IRONMAN LUKE DEALS COOL HAND
Melbourne, Australia (March 17, 2014) “It took a long time for Australia to notch up our first win at arguably the world’s most arduous one day endurance event, the Hawaiian Ironman.
IRONMAN Hawaii started in 1978, and it wasn’t until Greg Welch crossed the finish line in first place in 1994 that Australia had our first Ironman World Champion, and the sport the first non-American winner.
We had to wait another 12 years before Chris McCormack saluted in 2007, the next six years was a procession as Australian men selfishly held on tight to triathlon’s most glittering prize with Craig Alexander going back to back in 2008 and 2009, only to have McCormack ruin his chance at a three peat in 2010.
In 2011 the title went back to Alexander. Pete Jacobs followed Alexander into the winners circle the next year, and then last year Luke McKenzie capped off his best career year by making sure there was an Aussie on the podium taking out second place.
Alexander and McKenzie will headline this month’s IRONMAN Asia Pacific Championship Melbourne the last time they were both in the field was 2012, the events inaugural year. That year Alexander was the red hot favourite, and McKenzie one of a group of young Aussie’s nipping at his heels. Alexander took out the title, producing his first ever sub 8 hour time and McKenzie failing to finish pulling out 24km into the marathon.
This time Alexander will be the hunter and McKenzie the hunted.
For McKenzie 2013 was a breakthrough year. Before his win at last June’s Cairns Airport IRONMAN Cairns the Queenslander had won five Ironman titles, but his detractors suggested that he had yet to beat a world class field.
His win in Cairns came against a top-notch field that included two-time Ironman world champion Chris McCormack, 10-time Ironman New Zealand champion Cameron Brown and a host of quality Australians. It was that race that paved the way for his performance at the sports answer to Wimbledon.
“Last year was game changing year for me. I made a commitment to myself to step it up and apply myself even more to my sport and it paid off. Training hard is just a small part of it. It really came down to a mental mindset and belief that I could compete and be at the top no matter what the race,” he said.
“This year is going to be different because I guess there will be a certain level of expectation on me. I am really looking forward to the challenges ahead of me in 2014.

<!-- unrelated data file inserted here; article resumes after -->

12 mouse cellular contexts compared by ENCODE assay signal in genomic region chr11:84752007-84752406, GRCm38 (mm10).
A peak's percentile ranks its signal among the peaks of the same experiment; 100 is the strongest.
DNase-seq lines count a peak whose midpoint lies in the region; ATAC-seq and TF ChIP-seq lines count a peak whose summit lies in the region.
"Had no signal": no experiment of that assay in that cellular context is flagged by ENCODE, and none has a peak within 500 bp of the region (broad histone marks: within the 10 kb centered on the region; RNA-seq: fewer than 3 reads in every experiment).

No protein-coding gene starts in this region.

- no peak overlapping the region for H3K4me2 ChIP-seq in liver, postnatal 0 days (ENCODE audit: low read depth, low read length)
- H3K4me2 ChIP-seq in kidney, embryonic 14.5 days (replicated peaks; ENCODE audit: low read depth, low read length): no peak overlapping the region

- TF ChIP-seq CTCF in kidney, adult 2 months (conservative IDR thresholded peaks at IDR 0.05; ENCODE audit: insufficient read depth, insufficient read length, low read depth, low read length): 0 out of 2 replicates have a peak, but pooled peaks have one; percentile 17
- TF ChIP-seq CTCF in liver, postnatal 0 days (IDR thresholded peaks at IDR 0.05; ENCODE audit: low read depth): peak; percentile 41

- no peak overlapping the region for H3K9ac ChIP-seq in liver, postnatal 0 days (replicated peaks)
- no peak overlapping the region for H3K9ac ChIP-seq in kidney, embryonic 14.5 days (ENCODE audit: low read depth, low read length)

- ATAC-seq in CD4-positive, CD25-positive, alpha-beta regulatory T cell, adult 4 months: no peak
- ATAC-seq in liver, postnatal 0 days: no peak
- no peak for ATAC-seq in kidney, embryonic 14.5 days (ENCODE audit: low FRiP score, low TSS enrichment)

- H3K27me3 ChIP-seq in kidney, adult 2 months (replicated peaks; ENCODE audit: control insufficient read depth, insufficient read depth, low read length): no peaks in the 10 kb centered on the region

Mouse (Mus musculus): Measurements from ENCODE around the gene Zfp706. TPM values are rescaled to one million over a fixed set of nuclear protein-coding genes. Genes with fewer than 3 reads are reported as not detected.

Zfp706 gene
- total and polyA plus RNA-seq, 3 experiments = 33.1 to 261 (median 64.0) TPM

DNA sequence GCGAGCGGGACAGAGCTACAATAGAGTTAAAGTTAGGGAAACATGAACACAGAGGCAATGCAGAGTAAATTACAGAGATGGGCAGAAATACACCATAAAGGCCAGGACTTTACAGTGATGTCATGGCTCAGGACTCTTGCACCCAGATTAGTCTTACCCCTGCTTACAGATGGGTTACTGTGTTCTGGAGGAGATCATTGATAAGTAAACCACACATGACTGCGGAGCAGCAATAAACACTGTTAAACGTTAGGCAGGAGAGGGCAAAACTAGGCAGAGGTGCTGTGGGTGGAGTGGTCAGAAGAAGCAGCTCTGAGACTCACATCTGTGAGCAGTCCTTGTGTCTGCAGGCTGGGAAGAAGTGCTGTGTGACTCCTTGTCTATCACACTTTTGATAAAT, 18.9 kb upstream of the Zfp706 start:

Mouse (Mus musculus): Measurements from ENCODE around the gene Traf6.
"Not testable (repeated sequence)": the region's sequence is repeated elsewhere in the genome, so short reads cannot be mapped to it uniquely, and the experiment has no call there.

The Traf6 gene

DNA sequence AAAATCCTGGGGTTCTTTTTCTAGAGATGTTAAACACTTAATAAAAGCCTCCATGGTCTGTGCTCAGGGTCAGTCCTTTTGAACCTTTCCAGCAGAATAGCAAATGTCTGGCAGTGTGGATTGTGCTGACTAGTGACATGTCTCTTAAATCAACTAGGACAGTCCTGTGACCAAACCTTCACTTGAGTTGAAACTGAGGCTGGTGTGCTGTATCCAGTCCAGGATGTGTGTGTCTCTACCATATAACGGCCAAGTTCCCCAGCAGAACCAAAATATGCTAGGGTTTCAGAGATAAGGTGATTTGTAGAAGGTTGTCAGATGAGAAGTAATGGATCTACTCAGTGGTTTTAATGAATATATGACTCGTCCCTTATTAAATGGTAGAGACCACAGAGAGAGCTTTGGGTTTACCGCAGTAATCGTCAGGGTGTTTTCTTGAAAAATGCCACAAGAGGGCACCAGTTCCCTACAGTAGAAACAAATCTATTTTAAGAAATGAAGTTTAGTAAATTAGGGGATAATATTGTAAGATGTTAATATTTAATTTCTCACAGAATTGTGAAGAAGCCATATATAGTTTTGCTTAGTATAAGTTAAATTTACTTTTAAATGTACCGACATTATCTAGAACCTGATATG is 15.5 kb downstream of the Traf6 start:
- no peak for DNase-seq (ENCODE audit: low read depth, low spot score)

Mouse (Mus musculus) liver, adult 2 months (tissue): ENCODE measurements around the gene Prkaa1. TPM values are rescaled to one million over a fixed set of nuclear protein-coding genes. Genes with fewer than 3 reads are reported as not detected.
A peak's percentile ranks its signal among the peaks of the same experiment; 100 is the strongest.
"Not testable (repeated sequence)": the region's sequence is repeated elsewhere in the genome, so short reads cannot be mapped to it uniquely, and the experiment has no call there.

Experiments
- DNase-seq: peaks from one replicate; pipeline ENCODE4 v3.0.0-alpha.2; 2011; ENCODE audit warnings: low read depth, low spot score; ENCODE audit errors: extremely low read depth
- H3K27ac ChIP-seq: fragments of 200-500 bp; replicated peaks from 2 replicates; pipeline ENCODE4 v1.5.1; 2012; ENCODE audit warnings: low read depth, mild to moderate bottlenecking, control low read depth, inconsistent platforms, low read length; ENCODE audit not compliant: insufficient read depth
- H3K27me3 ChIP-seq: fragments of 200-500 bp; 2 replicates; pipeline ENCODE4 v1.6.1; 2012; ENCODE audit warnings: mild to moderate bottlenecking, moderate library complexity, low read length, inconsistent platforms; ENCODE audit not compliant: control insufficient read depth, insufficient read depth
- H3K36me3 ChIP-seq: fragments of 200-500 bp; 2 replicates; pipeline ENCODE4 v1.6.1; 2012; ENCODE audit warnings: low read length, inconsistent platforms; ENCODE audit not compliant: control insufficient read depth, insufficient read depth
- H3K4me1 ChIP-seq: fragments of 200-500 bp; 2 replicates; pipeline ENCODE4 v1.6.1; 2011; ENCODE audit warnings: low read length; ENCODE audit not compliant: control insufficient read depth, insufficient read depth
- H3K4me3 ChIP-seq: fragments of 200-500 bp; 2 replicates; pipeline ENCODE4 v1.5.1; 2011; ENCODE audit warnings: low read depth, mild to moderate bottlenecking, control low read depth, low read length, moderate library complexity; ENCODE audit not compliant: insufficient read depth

“I have it in me to be one of the world’s best Ironman triathletes. It’s cliche to say it but “you have to believe it.”
McKenzie is looking for a vastly improved result to his 2012 campaign.
“I am excited to race Ironman Melbourne. It’s only three years old but already regarded as one of the premier Ironman events in the World. I raced it in 2012 and unfortunately aggravated my back and DNF’d 24km into the marathon so coming back this year I want to get that monkey off my back and have a good race,” he says.
“I feel like the bike and run course suit me. The bike course looks pretty straight forward on paper but it can be a tough one especially if the wind is up. If I can utilise my bike strength and go onto that one way marathon with some time I know I will be hard to catch.
McKenzie’s focus post Melbourne will turn to going one better on the big Island of Hawaii.
“No doubt I want to go back to Kona this year and try to go one better. I am definitely structuring my year around that goal.”
IRONMAN Asia Pacific Championship Melbourne will be held on Sunday, March 23, 2014.
The 226km race will take place in Melbourne’s South East and Bayside suburbs. The course will include a 3.8km swim in the Frankston Foreshore, a fast and smooth 180km bike on the EastLink motorway and 42.2km Brooks run from Frankston to the IRONMAN Asia Pacific Championship finish line, located at the iconic St. Kilda Catani Gardens.
A one hour special will air on 7Mate, Sunday, 06 April at 2.00pm
For further event details: www.ironmanmelbourne.com.